The Squirty Cream Assembly
The Squirty Cream Assembly
School assemblies can make or break a day, week or even a term. They set the tone. They can bring schools together around a common purpose, engendering teamwork and a positive attitude to learning. Conversely they can be so dull as to lower expectation and turn subsequent lessons into non-learning events. I’m writing this entry in response to @andyross75 who’s after a good assembly to start off his first headship. I’m not suggesting this particular assembly is the answer, but if you have an alternative suggestion , get in touch with him on Twitter.
The squirty cream assembly begins with two tubes of squirty cream, a sloping surface with some kind of covering (I normally use an old roll of backing paper draped down a table that I’ve positioned at a jaunty angle so the assembled children can see what’s going on) and two game children.
You tell the children that they’re going to have two races. The first is to squirt the cream out on the table in an unbroken line from top to bottom. You can even mark a start and finish line if you want to. With suitable drama you then let the race commence and within seconds the children have squirted cream all over the table, preferably in the line that you described and with no breaks. You then declare one of the children a winner.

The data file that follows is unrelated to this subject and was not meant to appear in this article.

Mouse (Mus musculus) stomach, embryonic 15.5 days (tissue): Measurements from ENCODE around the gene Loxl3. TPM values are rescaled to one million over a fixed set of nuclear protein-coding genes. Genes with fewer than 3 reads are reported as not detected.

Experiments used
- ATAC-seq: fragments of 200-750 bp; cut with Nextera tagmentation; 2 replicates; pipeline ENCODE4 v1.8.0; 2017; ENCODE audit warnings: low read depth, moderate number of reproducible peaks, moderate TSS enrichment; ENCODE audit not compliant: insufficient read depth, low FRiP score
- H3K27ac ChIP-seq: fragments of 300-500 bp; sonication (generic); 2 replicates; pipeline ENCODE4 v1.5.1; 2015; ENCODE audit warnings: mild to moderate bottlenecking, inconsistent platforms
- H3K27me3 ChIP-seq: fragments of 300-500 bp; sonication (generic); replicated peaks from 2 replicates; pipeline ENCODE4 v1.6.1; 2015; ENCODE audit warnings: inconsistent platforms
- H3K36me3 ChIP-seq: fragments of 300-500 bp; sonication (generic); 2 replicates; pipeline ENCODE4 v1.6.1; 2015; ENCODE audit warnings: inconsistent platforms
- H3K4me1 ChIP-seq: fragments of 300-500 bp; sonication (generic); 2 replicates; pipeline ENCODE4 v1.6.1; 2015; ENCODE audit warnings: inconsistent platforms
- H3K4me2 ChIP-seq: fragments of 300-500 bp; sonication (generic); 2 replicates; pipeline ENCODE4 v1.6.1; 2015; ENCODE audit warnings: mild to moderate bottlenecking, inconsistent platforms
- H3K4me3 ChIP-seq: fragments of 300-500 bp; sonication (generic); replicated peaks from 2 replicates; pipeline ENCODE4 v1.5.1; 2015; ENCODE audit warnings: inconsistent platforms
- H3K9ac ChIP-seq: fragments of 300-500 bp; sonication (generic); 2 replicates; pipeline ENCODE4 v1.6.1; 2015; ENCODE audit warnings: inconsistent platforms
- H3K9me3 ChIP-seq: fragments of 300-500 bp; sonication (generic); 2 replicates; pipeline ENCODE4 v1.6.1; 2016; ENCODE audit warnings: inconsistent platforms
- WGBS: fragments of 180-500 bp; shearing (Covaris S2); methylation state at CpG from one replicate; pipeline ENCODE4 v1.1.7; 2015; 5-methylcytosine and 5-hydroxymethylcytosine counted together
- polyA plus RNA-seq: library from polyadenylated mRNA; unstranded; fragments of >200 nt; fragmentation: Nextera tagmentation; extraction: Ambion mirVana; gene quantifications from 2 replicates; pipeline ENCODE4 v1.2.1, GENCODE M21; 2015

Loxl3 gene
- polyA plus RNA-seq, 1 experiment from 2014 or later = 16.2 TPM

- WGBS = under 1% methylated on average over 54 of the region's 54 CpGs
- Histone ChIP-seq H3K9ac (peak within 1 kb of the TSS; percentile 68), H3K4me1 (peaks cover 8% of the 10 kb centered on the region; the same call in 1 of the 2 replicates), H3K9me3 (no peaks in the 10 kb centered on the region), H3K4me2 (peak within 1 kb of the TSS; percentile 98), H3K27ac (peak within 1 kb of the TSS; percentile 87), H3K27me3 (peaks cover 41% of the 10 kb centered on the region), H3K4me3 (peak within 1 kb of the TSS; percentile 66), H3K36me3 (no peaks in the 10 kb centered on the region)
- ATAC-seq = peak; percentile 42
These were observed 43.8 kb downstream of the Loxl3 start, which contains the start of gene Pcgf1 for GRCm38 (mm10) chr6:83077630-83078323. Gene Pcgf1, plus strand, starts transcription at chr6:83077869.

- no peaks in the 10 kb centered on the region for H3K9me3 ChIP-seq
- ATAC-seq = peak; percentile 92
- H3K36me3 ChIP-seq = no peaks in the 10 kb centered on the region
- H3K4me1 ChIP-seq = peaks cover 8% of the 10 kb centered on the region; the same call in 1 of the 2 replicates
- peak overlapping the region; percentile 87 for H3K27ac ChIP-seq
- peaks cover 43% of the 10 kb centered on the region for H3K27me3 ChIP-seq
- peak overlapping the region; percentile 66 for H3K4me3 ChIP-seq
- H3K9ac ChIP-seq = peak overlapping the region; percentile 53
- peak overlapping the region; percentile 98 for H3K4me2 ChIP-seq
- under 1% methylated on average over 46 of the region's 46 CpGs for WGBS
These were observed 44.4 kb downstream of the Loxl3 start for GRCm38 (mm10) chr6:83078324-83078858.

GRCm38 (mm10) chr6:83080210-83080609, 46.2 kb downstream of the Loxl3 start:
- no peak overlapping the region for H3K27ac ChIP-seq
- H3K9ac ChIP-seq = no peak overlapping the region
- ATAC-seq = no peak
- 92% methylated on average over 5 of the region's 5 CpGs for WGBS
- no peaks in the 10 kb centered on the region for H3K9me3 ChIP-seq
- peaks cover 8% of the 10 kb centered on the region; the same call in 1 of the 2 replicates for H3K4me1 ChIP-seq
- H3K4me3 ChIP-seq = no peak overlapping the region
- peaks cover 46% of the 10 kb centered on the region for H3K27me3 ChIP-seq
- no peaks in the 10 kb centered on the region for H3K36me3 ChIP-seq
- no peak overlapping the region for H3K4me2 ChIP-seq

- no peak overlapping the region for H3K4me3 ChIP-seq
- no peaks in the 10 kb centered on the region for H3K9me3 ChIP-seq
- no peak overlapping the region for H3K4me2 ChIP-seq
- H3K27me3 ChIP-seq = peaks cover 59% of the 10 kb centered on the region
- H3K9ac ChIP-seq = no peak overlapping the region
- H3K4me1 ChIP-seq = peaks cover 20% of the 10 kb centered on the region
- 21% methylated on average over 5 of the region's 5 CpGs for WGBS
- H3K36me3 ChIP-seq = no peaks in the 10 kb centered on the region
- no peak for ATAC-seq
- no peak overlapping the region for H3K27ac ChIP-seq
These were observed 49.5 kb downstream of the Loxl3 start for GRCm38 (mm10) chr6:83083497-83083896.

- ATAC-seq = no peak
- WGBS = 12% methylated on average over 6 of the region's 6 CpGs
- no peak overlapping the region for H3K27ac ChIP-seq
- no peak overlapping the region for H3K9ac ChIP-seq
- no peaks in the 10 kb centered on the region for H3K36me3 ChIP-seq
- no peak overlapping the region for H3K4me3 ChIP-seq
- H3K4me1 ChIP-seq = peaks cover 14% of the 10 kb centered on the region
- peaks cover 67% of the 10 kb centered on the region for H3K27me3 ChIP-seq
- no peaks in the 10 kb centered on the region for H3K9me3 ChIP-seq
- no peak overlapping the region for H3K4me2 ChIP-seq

You the tell them that the second race is to get the cream back into the bottle. Without giving them time to think, you countdown and let them start trying to scrape the cream back into the tube they started with. Of course they can’t do it and you stop them after a suitable length of time and before too much mess is made.
After the drama has died down, you then tell the school that the cream is like words. It’s easy to say a whole load of words, but it’s difficult to get them back in your mouth.
Depending on the context you’re in, you can then take it in different ways - when I was new in one place I made the link to new people not knowing exactly what to say and sometimes saying things that didn’t fit with the way people talk and therefore being tolerant and forgiving of each other.
At a different time, when there had been a spate of unfortunate verbal bullying type events, I used the same assembly to raise the corporate awareness of thinking before you speak and not saying the kind of words that you would be ashamed of afterwards. The assembly went down very well in both instances.
If it’s right for your school, you can even make the link to a Bible verse or two - James chapter 3 verses 4-6 are pertinent. This worked for me in one school (a voluntary controlled church school), but has not been appropriate in my current school. There may be other relevant passages from faiths other than Christianity, but I do not know them myself - if anyone reading this does know bits of scripture concerning this subject from a range of different faiths, I would be very interested to find out more for the next time I use this assembly.